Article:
- Legislatively eliminate, reduce and consolidate the statutory cash reserve accounts and separate fund accounts that currently exist, thereby ending the “use-it-or-lose-it” policy and allowing the funding contained in each fund category to be more broadly spent across the full variety of educational requirements. Accounts that remain, including the General Fund, should be allowed a modest amount of carryover from year to year
- Authorize a study of school district administration personnel structures and positions. Develop a state plan for district-level administrative reorganization and alignment
- Require that a university level finance/accounting/budget management course be included in district leadership licensing requirements, if not already included
- Form a task force of education, finance, and legislative members to establish a commonly-accepted definition of “instruction” spending and review the 65 percent public policy goal figure
- Place a limitation on duration of due process proceedings for special education hearings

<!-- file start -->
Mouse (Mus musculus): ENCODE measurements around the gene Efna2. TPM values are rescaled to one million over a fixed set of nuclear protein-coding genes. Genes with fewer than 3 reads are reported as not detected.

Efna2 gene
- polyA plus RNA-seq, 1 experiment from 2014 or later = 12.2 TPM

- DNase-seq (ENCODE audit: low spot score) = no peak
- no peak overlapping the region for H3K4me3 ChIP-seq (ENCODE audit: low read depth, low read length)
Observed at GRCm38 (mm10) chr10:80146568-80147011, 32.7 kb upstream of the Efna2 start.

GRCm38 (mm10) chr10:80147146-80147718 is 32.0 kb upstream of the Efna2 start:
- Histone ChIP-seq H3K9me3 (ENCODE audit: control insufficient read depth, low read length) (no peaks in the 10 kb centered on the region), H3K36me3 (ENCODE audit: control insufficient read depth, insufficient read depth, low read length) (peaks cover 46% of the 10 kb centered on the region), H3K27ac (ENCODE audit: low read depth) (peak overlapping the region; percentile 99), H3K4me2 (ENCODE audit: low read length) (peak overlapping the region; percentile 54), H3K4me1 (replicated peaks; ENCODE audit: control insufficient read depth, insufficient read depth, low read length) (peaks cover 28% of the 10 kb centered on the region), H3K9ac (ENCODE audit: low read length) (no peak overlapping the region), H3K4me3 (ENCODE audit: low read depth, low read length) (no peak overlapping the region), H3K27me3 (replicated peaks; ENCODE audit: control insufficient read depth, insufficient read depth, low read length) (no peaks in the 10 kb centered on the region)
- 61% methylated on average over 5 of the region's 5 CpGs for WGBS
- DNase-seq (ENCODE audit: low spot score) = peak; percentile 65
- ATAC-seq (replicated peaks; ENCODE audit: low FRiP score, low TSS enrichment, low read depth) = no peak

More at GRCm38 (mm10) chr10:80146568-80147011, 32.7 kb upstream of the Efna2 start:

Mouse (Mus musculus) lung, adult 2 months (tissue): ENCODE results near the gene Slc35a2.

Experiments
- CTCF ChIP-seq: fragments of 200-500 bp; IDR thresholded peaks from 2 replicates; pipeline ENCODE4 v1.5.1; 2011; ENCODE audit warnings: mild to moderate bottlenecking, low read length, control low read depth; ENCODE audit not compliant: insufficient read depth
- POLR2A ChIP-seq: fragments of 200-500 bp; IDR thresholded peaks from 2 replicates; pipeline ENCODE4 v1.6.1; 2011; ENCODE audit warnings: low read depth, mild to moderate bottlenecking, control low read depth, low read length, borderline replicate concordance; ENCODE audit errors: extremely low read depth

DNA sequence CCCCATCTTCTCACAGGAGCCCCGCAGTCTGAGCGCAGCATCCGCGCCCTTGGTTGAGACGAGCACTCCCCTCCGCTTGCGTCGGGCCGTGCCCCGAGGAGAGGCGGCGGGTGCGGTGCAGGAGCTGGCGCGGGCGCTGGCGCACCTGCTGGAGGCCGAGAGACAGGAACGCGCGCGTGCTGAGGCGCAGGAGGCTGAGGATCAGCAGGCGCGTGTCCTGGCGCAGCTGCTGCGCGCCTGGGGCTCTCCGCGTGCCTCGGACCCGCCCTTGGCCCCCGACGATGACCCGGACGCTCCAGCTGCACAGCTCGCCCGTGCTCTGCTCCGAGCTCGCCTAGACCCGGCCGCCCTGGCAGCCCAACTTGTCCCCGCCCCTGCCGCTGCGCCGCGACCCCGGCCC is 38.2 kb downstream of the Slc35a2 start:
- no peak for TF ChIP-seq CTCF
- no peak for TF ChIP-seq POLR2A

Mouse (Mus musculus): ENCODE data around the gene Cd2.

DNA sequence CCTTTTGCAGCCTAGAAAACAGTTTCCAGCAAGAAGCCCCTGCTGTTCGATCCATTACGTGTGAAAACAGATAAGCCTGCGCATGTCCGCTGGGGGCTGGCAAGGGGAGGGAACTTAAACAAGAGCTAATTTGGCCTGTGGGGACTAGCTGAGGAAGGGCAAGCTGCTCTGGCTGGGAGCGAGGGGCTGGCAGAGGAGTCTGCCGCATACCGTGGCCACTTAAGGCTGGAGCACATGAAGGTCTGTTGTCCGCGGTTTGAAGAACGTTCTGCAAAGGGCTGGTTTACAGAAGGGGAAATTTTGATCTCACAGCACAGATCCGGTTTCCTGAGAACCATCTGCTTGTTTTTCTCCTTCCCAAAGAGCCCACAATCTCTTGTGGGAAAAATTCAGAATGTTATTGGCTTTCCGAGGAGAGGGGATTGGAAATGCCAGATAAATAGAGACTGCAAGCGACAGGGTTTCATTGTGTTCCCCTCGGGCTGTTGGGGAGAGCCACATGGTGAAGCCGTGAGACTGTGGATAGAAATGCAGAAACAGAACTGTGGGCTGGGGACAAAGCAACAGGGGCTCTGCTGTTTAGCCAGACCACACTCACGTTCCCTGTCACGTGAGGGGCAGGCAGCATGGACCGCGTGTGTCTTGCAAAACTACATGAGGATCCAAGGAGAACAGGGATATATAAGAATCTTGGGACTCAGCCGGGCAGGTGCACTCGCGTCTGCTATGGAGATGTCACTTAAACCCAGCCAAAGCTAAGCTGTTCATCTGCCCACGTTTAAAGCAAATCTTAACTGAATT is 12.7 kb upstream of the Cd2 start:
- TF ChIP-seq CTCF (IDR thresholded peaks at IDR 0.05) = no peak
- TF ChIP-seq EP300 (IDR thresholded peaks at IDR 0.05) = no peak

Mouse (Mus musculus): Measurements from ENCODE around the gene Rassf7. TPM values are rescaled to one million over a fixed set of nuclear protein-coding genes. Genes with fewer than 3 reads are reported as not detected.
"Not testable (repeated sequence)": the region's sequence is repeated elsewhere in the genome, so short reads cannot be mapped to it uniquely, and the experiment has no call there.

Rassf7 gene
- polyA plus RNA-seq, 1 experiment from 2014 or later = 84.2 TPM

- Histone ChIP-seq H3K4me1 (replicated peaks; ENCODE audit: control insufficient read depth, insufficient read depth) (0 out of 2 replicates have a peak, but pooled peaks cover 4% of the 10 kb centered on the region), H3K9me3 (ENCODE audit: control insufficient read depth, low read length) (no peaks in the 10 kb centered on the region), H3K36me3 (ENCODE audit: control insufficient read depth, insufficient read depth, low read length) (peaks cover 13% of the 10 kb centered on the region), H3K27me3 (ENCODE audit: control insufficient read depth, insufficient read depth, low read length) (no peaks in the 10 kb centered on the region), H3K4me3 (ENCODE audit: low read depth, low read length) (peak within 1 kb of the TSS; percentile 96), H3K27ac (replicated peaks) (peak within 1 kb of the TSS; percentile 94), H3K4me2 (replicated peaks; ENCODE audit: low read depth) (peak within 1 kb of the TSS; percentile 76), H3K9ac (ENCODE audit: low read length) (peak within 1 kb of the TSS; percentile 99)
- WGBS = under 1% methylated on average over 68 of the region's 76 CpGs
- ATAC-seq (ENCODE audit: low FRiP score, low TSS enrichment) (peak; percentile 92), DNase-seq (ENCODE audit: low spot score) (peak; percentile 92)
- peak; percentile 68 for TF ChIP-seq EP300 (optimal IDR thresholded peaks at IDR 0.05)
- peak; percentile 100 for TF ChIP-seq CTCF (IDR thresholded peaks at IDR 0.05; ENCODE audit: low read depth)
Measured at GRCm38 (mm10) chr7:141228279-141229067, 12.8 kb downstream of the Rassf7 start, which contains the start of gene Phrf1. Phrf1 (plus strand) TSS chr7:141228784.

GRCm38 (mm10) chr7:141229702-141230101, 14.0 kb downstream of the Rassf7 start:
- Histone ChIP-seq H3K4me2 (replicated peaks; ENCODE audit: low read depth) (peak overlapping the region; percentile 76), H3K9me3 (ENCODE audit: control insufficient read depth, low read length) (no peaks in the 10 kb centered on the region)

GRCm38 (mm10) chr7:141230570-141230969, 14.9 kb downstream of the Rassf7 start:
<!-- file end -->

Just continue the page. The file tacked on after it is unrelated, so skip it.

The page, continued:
- Conduct an efficiency study/audit of the Kansas State Department of Education
To review the full report, please visit this link.
Drug Testing for Government Assistance
An increasing number of states have adopted, or are considering, measures to ensure government assistance is being used for its intended purposes. In 2012 alone, 28 states considered legislation regarding drug testing of welfare (TANF) and food stamp (SNAP) recipients. Kansas will be among those states considering similar policies this session.
The bill, expected to be introduced early next week, would prohibit an individual who fails a drug test from receiving assistance until they have completed drug treatment and job training programs. A second failed drug test would result in the individual having their assistance suspended for a year. Long term suspension would be for recipients who fail a third, or subsequent, drug test. In instances where a parent fails a drug test, the portion of cash assistance allocated for their children could go to a third party to administer on the child’s behalf.